Porto Wines

For thousands of years, foreign aficionados have cherished the wine that is grown in northeast Portugal on the mountainsides along the Douro River. As far back as the first Century B.C., the Greek historian, Polybius, in his Land of Wine, noted that this wine sold at one drachma for a matreta (27 liters). At the time of the caesars, the Romans, who occupied the region, introduced treading troughs and clay amphoras for making and aging the wine.

Viticulture became so popular that the Emporer Domitian had to order the number of vineyards reduced by half to keep a balance with the other agricultural products. Wine cultivation thrived during the Visagoth domination and survived the Moorish occupation of the 8th to 12th centuries. From 1143, when Portugal became an independent kingdom, Douro wine was often mentioned in royal decrees, and by the 13th century it was shipped down the Douro River to the coastal town of Porto, and exported as far as afield as Holland. Rui Fernandes, a courtier of King John III, tells us that in 1532 the Douro was producing the equivalent of 600,000 cases of wine.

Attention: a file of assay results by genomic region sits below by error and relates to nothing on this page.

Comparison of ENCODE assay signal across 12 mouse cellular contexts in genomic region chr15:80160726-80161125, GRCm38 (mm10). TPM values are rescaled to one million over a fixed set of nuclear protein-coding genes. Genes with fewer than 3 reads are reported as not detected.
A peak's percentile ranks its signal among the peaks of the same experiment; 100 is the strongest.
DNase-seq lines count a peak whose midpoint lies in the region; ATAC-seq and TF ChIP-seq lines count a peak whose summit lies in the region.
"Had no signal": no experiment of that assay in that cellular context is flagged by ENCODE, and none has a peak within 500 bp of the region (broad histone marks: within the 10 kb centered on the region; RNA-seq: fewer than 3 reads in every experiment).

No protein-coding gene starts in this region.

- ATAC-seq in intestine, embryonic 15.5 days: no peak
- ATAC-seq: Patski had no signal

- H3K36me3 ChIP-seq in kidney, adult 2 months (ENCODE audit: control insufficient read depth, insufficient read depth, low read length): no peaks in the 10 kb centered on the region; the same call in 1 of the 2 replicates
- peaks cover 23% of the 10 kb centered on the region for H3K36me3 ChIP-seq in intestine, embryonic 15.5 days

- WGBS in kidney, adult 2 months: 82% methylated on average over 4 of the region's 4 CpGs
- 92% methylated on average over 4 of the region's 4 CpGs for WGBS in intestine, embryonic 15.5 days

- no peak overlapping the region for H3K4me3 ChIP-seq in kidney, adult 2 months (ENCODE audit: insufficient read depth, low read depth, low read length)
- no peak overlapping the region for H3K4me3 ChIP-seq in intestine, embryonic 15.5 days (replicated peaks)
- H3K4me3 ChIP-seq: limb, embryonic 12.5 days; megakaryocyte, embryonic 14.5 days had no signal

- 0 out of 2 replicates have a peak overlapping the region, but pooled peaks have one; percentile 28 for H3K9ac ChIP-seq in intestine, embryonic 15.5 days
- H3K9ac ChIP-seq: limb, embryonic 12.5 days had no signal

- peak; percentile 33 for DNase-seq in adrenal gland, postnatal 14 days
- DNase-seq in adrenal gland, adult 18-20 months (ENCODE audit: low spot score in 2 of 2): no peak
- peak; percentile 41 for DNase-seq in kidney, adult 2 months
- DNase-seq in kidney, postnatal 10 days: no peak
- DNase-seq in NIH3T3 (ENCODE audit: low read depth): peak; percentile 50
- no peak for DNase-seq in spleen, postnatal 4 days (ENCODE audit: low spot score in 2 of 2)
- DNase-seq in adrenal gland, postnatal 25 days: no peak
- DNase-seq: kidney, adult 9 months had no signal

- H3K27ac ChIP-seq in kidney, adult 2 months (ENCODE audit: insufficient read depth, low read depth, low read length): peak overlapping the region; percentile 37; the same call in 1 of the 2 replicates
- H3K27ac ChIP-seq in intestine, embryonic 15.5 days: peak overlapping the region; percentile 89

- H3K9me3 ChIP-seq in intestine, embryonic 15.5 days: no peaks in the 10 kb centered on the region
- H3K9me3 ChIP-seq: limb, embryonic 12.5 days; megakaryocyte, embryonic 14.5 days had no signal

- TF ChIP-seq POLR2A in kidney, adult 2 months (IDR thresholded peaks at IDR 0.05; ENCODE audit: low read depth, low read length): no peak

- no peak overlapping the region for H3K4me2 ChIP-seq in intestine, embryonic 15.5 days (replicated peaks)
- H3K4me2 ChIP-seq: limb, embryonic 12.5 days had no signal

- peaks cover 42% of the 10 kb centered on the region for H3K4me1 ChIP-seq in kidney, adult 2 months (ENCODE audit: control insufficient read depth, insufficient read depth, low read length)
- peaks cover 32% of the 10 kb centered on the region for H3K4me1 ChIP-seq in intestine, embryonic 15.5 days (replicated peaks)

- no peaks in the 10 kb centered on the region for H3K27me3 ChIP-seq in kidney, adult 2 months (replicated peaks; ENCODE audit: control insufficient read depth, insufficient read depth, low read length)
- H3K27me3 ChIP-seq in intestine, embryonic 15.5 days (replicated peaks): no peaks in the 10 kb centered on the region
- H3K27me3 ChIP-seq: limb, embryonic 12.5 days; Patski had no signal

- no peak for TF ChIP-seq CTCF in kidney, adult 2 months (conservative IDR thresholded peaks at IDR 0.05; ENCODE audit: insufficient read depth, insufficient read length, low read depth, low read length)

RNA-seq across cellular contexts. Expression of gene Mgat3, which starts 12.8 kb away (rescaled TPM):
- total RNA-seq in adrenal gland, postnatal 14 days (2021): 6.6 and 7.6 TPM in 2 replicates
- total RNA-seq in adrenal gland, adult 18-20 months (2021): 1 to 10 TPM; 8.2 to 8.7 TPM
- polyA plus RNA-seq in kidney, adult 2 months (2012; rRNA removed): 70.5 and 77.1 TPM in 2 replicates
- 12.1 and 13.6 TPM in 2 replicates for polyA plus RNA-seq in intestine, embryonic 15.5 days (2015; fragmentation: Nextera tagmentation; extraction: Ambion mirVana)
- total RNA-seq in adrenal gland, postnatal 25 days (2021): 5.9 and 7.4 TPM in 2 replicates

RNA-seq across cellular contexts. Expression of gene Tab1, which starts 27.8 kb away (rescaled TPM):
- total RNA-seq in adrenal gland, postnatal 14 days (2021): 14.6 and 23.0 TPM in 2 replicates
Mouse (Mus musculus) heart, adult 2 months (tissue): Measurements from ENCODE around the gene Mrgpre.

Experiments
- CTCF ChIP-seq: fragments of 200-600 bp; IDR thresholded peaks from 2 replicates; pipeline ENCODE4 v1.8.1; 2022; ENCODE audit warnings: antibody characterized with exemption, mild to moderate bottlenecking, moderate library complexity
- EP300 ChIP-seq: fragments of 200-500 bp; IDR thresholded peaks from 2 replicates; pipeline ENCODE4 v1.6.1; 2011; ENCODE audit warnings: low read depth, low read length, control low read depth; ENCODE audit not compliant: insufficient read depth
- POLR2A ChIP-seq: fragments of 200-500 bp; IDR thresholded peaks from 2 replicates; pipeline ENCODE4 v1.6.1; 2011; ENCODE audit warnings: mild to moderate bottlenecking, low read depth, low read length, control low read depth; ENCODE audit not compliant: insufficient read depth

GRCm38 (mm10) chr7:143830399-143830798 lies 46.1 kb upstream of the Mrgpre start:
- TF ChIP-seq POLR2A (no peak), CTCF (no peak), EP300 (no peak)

Noted for becoming more perfumed with age, it was the best, logest-lived wine in the kingdom. He said that the Spanish court in Castile, the royal court of Portugal, and the local nobility and clergy treasured these fragrant wines. He also gave a detailed description of the grapes used _ some of the same varieties used today. The Portuguese historian, João de Barros, in his Geografía of 1548, cites the quality of various wine locations from one end of the Douro to the other, enthusing that ” wonderful wines are harvested in the Douro, whence they are shipped to the city of Porto”. By the beginning of the 17th century as many as 1,200,000 cases reached Porto each year, and in 1638 a German diplomat named Cristiano Kopke founded a Douro wine shipping company that is still in existence today. In 1675 wine destined for Holland was called for the first time by its modern name: Porto. Although, by law, only wine produced in Portugal may be called Porto, other countries accept and respect its translation (Port or Port Wine). As the 17th century drew to a close, an event took place that would give Porto universal fame and prestige: it was discovered by the British, who spread its fame all over the world.

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